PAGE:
So Greece is returning to the markets to borrow money. The investors who lost big on their bond holdings at the peak of the crisis four years ago will doubtless be more careful this time.
They will not want to experience another “haircut” – that innocuous expression describing the process whereby a country does not pay back in full the money it has borrowed. But in financial markets there is always someone else prepared to take a risk. For banks that have been lent money at very low rates by the European Central Bank, this could make a nice little profit.
The return to the markets is symbolic too. It coincides with the possible return to economic growth, for the IMF thinks that GDP will increase by 0.6 per cent this year and 2.9 per cent next. That would be the fastest growth in the eurozone, aside from the Slovak Republic, Estonia and Latvia.
This great leap forward, if it happens, does come from a long way back. Greece has lost 25 per cent of its GDP. No other developed country has had as severe a recession.
As Dimitris Kourkoulas, its Deputy Minister for European Affairs, pointed out: “We have been in seven consecutive years of recession. This has never happened in modern history. Even in the Great Depression of 1929, the American economy was in recession for just three years.”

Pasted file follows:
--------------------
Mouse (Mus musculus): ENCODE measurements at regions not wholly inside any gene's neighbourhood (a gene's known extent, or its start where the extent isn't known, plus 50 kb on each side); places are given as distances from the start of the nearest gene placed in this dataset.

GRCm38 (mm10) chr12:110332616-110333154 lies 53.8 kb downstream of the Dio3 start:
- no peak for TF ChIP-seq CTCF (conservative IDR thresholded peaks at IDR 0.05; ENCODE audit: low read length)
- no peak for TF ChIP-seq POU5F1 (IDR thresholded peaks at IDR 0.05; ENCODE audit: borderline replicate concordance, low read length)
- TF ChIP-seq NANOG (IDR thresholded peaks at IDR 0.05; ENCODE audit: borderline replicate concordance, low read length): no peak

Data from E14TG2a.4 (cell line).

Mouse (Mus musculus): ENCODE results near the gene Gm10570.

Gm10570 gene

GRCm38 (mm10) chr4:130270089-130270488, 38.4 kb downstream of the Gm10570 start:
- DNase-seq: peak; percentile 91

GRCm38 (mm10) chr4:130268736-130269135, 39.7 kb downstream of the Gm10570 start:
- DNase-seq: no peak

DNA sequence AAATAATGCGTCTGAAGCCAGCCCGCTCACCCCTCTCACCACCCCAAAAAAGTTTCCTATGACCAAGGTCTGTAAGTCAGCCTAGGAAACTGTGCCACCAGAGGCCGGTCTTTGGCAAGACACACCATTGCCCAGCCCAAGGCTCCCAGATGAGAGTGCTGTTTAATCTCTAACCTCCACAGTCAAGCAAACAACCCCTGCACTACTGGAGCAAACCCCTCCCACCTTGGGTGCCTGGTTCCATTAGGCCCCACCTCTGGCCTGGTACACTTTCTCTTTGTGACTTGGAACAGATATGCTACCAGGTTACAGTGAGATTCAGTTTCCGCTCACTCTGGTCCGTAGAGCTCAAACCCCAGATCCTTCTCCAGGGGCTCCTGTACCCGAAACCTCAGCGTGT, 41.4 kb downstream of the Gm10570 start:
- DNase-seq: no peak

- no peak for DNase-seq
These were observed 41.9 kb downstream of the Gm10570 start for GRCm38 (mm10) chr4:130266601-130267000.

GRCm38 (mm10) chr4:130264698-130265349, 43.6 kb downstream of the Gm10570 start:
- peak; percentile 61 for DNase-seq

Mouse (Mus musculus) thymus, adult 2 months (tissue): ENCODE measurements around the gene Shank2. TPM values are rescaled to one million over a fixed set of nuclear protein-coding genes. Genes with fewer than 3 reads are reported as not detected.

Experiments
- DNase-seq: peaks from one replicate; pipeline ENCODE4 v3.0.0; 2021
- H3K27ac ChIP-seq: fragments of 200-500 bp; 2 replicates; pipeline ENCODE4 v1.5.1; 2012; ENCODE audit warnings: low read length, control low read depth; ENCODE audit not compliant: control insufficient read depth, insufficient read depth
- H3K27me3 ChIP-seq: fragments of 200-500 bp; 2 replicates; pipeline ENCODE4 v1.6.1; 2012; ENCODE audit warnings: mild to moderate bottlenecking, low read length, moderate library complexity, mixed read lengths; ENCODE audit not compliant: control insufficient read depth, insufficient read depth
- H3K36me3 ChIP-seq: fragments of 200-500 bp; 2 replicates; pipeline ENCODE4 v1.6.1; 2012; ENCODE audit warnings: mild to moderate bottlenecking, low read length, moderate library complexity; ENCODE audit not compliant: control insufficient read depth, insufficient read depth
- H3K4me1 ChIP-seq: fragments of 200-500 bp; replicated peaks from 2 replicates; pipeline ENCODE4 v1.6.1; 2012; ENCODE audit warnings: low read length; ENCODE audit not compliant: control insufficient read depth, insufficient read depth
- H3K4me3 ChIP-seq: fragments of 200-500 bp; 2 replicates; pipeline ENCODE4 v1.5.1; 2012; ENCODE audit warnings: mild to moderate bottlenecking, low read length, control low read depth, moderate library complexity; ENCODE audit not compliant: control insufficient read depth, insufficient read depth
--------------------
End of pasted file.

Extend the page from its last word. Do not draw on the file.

The austerity forced on Greece has been extreme. Wages have been cut by an average of about 30 per cent. Some pensions have been cut by more. Unemployment is 27 per cent and would have been higher had not nearly 50,000 people a year left the country to find jobs. As a result there has been a wave of protests, and another general strike is scheduled for today.
Yet the democracy has held together. What has happened in Greece is an extreme example of an economic experiment and to many people a surprising one.
If someone six years ago as the economy started to head downwards had known that there would be seven years of recession they would probably have expected that the populace would not accept it. The country would have come out of the euro, maybe even come out of the European Union if that was what the EU imposed on it. Democracy, some might have thought, would not survive.
But none of this has happened. There is anger at Germany, seen as the principal country imposing the austerity, and we may see more of that when Angela Merkel visits on Friday.
But, maybe because emigration has provided a safety valve, the anger has been contained and the hostility seems directed only at Germany, however unfairly, rather than at the EU more generally. The glue that holds together the EU seems to have stuck.
This is not the end of Greece’s misery. The debt to GDP ratio is still 175 per cent. The growth this year may not materialise. The country may need yet another bailout, as the German Finance Minister, Wolfgang Schäuble, admits.
Another global downturn would be a disaster and it will be well into the 2020s before the country recovers the standard of living it enjoyed in 2006. But it is a turning point of sorts and that deserves notice and, for the long-suffering Greek people, respect.